FDA approval of natalizumab for treatment of multiple sclerosis (MS) in November 2004 was accelerated on the basis of 1-year results from two randomized, placebo-controlled, phase III clinical trials — the AFFIRM and SENTINEL trials (MILESTONE 2). However, in February 2005, natalizumab was withdrawn from the market and ongoing trials were terminated following reports of progressive multifocal leukoencephalopathy (PML) in two patients who had received natalizumab in the SENTINEL trial.
PML is a rare but potentially fatal demyelinating brain disorder caused by the polyomavirus JC virus. The disorder most commonly occurs in people with HIV infection, but has also been reported in patients receiving long-term immunosuppression. JC virus is ubiquitous in the human population and usually infects children and adolescents asymptomatically before becoming latent. It almost never causes disease in immunocompetent individuals. Natalizumab is thought to increase the risk of PML infection by preventing lymphocytes from adhering to the endothelium of the blood–brain barrier, thereby reducing their migration from the blood into the CNS and suppressing T cell-mediated immune responses in the brain.
In June 2006, the FDA approved the reintroduction of natalizumab as monotherapy for relapsing–remitting MS. This reintroduction required revised labelling and improved safety warnings to highlight the potential risk of PML and, in the USA, adherence to a special programme that restricted availability of natalizumab to authorized centres and required ongoing evaluation of patients during treatment to minimize the risks. Subsequently, much research has been carried out to examine the risk of PML with natalizumab treatment, leading to stringent management strategies.
Patient monitoring has shown that the global incidence of PML in individuals with MS who have received natalizumab in the post-marketing setting is ~4.2 per 1,000 patients, and the survival rate is ~70–75%. The median time from treatment initiation to onset of PML symptoms has been estimated at 25 months (range 6–80 months). However, PML can also occur up to 6 months after cessation of natalizumab.
The main identified risk factors for natalizumab-associated PML are positivity for anti-JC virus antibodies in the serum, previous exposure to immunosuppressants and longer natalizumab therapy. Conversely, several factors have been associated with improved survival and outcomes from natalizumab-associated PML, including younger age, lower JC virus viral load and more localized brain involvement detected with MRI at diagnosis. In addition, extending the time between doses of natalizumab has been suggested as a way to reduce the risk of PML, but further studies are needed to confirm this hypothesis.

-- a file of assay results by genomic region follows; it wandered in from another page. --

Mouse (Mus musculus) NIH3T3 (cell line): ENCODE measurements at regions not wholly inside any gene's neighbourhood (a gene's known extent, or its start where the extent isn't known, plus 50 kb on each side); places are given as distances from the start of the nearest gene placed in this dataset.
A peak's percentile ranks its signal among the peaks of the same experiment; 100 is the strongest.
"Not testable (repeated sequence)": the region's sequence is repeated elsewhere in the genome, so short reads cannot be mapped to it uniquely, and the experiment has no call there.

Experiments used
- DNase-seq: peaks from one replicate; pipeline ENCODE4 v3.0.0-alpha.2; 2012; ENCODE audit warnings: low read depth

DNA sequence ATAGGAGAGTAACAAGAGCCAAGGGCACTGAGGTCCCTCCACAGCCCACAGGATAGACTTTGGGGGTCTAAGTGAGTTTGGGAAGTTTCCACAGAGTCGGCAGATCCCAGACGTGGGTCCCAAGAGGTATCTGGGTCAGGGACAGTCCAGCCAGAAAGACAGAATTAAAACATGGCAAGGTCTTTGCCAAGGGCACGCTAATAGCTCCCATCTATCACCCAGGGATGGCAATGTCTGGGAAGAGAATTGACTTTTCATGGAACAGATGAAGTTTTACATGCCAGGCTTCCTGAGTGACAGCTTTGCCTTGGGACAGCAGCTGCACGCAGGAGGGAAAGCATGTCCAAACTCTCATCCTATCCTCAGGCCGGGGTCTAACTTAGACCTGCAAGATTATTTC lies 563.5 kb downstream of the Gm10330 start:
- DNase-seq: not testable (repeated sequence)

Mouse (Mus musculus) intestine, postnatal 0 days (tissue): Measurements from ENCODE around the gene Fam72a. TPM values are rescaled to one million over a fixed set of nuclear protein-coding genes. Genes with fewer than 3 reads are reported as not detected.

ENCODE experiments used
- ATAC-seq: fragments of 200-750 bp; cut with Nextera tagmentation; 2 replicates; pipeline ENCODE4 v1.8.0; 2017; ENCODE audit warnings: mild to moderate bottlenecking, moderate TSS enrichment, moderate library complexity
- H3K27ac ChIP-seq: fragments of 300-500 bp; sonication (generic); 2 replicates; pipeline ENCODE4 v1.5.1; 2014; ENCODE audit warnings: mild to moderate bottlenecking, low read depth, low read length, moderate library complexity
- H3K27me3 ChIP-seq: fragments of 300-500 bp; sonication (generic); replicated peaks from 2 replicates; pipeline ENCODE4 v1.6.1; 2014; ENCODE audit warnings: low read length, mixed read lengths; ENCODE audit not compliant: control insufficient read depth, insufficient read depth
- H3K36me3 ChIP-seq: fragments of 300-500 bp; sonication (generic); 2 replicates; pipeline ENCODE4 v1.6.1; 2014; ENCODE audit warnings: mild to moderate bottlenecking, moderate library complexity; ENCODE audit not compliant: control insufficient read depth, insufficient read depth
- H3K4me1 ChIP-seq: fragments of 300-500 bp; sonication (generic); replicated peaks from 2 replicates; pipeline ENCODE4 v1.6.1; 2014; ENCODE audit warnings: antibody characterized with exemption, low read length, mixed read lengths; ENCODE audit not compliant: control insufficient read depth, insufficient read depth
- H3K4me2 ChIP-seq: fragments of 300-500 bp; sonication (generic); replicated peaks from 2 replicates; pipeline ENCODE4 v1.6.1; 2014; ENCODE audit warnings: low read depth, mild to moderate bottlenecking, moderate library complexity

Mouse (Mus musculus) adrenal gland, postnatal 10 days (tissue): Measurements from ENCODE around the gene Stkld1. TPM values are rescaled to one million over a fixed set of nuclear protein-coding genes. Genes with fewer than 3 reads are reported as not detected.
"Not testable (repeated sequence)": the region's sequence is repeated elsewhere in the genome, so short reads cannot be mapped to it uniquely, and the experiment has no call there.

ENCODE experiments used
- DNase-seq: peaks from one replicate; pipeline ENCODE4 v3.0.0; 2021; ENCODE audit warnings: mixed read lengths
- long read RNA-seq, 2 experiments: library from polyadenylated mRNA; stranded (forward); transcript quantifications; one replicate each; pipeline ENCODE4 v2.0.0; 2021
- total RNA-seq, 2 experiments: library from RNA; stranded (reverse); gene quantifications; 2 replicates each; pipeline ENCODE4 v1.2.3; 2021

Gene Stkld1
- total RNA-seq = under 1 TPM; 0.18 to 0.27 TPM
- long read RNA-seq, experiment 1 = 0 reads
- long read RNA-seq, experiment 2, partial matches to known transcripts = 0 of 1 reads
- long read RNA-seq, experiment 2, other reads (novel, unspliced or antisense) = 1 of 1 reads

No direct antiviral treatment against JC virus is available, so clinical vigilance is crucial for early detection of PML in patients who are receiving natalizumab. Research since the introduction of natalizumab has led to several recommendations for patient monitoring to improve the safety of the antibody. Before treatment, patients can be stratified for risk of PML by use of the JC virus antibody index in anti-JC virus antibody-positive patients with no prior immunosuppression, although there is currently no evidence as to whether this measure reduces the incidence of PML. Once treatment has started, patients should be closely monitored for new neurological symptoms, such as cognitive and behavioural changes, retrochiasmatic visual disturbance, hemiparesis and seizures. Consequently, regular clinical and MRI monitoring are essential. Assessment of JC virus antibody serology status every 6 months, or more frequently in patients who have previously been exposed to immunosuppressants, has been recommended. Similarly, MRI screening every 3–4 months has been recommended for patients at high risk of PML (those who are seropositive for anti-JC virus antibodies and those whose duration of natalizumab treatment is >18 months) and annually for anti-JC virus seronegative patients.
Despite the safety concerns, natalizumab is an effective treatment for relapsing–remitting MS and remains an important option. Insight into the causes and risk factors has enabled management of the risks, but refinement of stratification protocols and research into new biomarkers continue. Furthermore, subsequent development of new MS treatments, including further antibody therapies, has provided alternative options when the risks of PML are high.
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Langer-Gould, A. et al. Progressive multifocal leukoencephalopathy in a patient treated with natalizumab. N. Engl. J. Med. 353, 375–381 (2005).
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